Fire News’ Publisher Frank Trotta, and Executive Editor Tim Edwards recently took a trip to the Bellport Fire Museum.

For those who don’t know, the original Bellport Fire House was built in 1893 on South Country Road. In 1937, it was moved to the rear lot facing Woodruff Street to make way for the new updated building. By 1975, when it was time to expand, the building was either to be demolished or moved.

The fire department was able to have it moved to a lot in the historic district of the village on Bell Street, the former site of a historical barn, which had been moved to the Bellport Brookhaven Historical Society property just across the way. The land is now leased from the Village of Bellport at no cost to the department.

The building sat for years, with the eventual hopes of creating a historical fire museum, the dream of member Ed Bishop, who died in October 2015. Picking up where Bishop left off, member, past-Chief and current Commissioner Richard Terwilliger, and lifetime department and historical committee members Bill Hermus, Jr., and Pete J. Didio, decided to take on the project during the Covid-19 lockdown. They started the renovations in November and finished in March 2021.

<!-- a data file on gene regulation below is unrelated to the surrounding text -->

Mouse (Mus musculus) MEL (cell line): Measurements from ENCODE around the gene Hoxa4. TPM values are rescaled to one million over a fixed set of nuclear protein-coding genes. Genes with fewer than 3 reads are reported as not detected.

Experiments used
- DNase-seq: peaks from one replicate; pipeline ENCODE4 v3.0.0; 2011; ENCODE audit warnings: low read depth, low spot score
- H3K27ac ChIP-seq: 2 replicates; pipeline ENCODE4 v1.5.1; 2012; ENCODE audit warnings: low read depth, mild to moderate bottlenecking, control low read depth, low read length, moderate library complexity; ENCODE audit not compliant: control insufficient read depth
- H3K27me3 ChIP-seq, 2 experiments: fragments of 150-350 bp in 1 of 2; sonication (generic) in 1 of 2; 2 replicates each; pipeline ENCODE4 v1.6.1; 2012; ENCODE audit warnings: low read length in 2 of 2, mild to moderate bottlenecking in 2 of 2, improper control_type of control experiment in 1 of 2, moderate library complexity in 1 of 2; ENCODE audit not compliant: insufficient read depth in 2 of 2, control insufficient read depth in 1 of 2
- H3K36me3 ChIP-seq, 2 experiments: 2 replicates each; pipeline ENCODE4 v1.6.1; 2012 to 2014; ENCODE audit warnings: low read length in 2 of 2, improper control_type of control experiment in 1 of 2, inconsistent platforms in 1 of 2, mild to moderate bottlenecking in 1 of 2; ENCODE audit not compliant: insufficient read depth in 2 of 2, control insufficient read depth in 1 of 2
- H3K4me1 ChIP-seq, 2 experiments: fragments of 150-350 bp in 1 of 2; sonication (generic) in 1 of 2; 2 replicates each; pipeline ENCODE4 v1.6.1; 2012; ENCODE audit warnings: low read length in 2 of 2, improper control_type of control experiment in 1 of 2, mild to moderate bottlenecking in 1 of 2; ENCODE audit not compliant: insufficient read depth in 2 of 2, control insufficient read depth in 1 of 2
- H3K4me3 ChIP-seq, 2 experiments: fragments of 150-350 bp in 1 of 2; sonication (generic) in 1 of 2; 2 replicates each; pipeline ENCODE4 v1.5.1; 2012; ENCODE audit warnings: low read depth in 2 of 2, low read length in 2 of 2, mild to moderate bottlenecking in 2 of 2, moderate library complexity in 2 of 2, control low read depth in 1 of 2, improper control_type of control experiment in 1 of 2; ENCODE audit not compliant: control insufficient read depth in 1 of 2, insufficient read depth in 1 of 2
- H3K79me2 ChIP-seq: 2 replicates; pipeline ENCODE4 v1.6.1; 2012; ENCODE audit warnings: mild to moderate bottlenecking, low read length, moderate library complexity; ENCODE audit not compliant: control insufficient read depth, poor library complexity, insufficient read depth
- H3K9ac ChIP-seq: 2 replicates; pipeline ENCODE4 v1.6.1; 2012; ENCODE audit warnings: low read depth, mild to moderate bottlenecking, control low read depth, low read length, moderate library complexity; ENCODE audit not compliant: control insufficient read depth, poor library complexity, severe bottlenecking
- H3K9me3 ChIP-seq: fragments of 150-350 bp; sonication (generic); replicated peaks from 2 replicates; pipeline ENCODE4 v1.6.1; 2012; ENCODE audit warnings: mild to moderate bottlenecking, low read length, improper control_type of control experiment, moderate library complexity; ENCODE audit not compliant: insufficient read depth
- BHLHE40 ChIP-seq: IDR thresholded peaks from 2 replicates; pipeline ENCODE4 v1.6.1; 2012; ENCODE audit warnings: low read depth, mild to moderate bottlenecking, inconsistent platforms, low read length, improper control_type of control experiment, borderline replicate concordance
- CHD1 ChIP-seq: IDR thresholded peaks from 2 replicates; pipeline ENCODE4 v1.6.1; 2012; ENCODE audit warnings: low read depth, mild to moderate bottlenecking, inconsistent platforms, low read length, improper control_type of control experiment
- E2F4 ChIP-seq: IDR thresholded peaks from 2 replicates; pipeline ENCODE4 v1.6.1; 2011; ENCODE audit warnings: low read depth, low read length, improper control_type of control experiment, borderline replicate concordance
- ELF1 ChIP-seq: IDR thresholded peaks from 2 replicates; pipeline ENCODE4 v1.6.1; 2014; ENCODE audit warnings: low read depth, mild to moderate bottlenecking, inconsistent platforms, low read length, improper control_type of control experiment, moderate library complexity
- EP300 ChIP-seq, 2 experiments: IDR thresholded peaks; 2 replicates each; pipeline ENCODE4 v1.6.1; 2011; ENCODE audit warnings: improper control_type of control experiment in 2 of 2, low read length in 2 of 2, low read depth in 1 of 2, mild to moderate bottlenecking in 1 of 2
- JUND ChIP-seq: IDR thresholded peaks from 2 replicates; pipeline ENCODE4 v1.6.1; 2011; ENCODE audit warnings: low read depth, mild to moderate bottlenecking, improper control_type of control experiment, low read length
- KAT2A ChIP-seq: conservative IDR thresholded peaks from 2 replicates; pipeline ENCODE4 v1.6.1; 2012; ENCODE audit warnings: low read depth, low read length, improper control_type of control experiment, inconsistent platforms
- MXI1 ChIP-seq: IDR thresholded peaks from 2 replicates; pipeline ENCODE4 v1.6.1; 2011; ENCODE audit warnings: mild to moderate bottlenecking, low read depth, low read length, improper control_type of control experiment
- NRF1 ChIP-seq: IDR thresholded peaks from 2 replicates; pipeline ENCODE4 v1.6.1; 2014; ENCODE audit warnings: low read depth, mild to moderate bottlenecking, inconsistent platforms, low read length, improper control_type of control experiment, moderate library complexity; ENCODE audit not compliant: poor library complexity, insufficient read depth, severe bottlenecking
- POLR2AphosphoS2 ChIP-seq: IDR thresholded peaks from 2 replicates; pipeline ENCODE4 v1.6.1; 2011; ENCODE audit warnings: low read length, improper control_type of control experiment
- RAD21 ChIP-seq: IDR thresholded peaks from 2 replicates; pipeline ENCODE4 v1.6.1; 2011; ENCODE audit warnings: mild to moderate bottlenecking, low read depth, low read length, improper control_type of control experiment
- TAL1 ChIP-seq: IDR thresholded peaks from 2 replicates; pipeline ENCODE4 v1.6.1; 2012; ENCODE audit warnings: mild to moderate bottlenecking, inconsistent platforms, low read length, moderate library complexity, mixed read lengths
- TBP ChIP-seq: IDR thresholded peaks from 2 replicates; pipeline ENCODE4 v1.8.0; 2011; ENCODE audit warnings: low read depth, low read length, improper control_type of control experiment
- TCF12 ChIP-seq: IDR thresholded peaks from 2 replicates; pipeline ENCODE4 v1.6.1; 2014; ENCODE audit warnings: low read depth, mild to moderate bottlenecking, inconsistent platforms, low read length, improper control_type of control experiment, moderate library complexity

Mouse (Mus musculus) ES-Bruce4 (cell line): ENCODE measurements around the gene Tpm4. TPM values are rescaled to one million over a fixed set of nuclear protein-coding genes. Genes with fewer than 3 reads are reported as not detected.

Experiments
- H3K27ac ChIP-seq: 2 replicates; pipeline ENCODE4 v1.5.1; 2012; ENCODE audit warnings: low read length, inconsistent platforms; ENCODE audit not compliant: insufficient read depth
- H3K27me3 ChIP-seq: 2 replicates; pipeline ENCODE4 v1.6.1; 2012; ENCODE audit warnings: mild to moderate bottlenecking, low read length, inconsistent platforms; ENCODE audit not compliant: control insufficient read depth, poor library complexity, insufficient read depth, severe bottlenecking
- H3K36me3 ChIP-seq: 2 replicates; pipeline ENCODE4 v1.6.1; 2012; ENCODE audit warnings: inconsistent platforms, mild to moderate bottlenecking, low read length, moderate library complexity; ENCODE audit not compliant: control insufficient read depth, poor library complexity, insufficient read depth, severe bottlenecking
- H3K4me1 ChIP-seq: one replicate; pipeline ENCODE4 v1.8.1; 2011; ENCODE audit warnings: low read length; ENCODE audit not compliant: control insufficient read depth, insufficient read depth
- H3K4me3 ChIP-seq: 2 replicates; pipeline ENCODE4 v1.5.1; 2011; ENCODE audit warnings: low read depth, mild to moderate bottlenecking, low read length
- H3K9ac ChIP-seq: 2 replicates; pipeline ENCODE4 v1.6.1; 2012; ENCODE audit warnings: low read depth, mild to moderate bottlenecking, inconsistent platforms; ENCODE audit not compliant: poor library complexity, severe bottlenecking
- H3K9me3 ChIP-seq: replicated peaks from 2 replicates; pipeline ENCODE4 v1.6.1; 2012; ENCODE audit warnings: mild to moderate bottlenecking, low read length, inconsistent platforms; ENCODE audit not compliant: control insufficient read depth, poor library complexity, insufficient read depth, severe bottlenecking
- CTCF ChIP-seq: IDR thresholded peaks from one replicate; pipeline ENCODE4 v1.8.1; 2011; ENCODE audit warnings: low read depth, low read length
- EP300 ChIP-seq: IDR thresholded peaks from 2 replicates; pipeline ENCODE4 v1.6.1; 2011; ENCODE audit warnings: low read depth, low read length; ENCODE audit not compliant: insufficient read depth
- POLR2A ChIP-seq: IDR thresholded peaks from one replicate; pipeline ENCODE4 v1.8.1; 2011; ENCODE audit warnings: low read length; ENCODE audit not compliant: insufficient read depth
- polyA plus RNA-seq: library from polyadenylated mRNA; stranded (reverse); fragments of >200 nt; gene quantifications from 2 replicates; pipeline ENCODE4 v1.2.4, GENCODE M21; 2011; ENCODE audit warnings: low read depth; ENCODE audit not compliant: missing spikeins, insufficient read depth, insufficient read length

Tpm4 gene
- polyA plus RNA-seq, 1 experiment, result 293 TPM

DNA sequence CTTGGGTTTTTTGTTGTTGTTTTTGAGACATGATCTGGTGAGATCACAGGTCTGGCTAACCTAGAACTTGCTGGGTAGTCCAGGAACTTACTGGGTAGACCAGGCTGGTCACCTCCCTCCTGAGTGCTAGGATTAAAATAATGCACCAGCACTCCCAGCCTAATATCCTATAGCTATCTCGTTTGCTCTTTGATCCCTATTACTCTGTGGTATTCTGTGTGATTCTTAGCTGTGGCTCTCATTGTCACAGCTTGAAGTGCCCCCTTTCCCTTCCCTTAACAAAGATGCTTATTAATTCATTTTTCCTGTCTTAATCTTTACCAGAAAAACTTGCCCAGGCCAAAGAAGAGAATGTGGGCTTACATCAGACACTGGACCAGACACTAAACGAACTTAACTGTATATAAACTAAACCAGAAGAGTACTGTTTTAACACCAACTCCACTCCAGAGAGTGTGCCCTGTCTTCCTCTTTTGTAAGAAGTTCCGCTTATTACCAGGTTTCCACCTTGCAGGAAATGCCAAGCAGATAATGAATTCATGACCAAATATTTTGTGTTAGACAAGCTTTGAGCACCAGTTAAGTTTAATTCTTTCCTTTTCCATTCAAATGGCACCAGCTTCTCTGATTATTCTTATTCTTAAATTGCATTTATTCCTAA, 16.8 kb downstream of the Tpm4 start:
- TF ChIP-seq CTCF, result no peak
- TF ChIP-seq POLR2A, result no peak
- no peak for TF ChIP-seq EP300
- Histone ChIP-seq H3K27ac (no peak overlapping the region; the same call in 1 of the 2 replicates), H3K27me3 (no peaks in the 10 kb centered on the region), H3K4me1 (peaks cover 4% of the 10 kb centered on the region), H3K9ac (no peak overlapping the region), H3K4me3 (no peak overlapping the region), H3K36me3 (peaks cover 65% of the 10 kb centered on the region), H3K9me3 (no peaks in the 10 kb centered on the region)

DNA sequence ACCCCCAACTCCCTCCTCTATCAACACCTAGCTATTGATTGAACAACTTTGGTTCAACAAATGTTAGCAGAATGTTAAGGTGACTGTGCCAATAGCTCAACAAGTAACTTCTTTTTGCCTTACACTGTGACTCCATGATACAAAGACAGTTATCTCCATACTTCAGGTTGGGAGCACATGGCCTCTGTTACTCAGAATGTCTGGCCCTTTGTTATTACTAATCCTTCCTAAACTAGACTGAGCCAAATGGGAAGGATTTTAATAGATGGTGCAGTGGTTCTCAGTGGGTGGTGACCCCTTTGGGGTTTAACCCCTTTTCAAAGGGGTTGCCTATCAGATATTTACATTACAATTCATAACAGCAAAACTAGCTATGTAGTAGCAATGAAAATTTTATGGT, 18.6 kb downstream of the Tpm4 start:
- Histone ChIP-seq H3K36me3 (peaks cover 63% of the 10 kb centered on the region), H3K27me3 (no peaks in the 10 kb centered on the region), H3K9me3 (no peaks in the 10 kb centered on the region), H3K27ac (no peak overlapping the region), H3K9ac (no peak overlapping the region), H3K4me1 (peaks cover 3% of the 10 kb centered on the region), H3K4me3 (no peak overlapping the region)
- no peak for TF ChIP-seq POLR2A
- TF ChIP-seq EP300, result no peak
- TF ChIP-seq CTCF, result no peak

During the time in between, the building was thoroughly rehabbed and restored.

Housed inside the museum, the four antique trucks collected by the department, including a 1935 Chevrolet American LaFrance hose truck; a 1943 Chevrolet WWII surplus truck, a 1981 Chevrolet pumper; and an 1893 hand-drawn hook-and-ladder carriage, are all waiting to be used in parades and special ceremonies. The Gleason and Bailey carriage was fully restored in 1973, and hand painted.

The upstairs of the museum is now fully renovated, with painted white-and-green walls, display cases and photo murals, a backroom and a bathroom. Pictures include almost every fire throughout the years, including the 1963 Bellport High School Fire, 1972 Lace Mill fire in Patchogue, the 1983 Grucci Fireworks Plant explosion, and the 1995 wildfires. Also among the collection are historical pieces, including trophies, flags, gear, memorabilia and the evolution of the radio system. The space was formerly a recreation room for members.

A soft opening was held recently, with intentions for the museum to be open to the public on special occasions and on some weekends to be announced.                                    

– Fire News photos by Bryan Lopez

This is the first feature of an on-going series, wherein Fire News will highlight fire museums on Long Island who are preserving the history of the fire service.